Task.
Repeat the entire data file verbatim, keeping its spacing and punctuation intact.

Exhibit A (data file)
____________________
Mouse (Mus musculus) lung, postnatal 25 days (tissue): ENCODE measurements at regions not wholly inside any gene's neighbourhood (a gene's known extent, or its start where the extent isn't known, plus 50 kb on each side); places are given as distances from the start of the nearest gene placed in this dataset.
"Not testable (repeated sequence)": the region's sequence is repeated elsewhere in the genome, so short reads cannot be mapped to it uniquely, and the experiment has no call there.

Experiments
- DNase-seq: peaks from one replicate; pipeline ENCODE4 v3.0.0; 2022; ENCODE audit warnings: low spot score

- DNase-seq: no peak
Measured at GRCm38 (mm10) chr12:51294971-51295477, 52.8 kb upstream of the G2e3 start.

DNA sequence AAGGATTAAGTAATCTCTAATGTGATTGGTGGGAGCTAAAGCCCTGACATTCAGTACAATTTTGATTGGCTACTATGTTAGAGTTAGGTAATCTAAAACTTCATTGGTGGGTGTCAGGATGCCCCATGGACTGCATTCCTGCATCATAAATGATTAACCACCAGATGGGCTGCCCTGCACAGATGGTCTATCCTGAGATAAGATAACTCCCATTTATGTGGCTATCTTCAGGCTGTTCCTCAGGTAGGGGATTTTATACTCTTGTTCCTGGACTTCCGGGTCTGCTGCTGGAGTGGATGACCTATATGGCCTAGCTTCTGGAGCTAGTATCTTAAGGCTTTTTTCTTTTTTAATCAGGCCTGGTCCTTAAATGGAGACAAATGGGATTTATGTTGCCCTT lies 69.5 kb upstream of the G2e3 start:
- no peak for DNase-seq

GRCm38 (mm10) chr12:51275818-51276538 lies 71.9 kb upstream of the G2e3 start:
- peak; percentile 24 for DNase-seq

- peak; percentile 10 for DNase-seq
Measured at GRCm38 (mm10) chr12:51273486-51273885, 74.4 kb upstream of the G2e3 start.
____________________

Mouse (Mus musculus) lung, postnatal 25 days (tissue): ENCODE measurements at regions not wholly inside any gene's neighbourhood (a gene's known extent, or its start where the extent isn't known, plus 50 kb on each side); places are given as distances from the start of the nearest gene placed in this dataset.
"Not testable (repeated sequence)": the region's sequence is repeated elsewhere in the genome, so short reads cannot be mapped to it uniquely, and the experiment has no call there.

Experiments
- DNase-seq: peaks from one replicate; pipeline ENCODE4 v3.0.0; 2022; ENCODE audit warnings: low spot score

- DNase-seq: no peak
Measured at GRCm38 (mm10) chr12:51294971-51295477, 52.8 kb upstream of the G2e3 start.

DNA sequence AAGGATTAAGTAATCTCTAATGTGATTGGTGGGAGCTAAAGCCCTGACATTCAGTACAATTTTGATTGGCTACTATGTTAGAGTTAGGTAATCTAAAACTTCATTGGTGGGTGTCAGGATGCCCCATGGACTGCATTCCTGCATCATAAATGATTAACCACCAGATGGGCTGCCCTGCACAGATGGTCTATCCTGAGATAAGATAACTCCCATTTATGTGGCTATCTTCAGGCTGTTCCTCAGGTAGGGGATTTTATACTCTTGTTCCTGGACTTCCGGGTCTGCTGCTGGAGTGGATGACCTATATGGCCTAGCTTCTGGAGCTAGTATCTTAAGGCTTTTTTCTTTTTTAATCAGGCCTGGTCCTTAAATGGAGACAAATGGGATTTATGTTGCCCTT lies 69.5 kb upstream of the G2e3 start:
- no peak for DNase-seq

GRCm38 (mm10) chr12:51275818-51276538 lies 71.9 kb upstream of the G2e3 start:
- peak; percentile 24 for DNase-seq

- peak; percentile 10 for DNase-seq
Measured at GRCm38 (mm10) chr12:51273486-51273885, 74.4 kb upstream of the G2e3 start.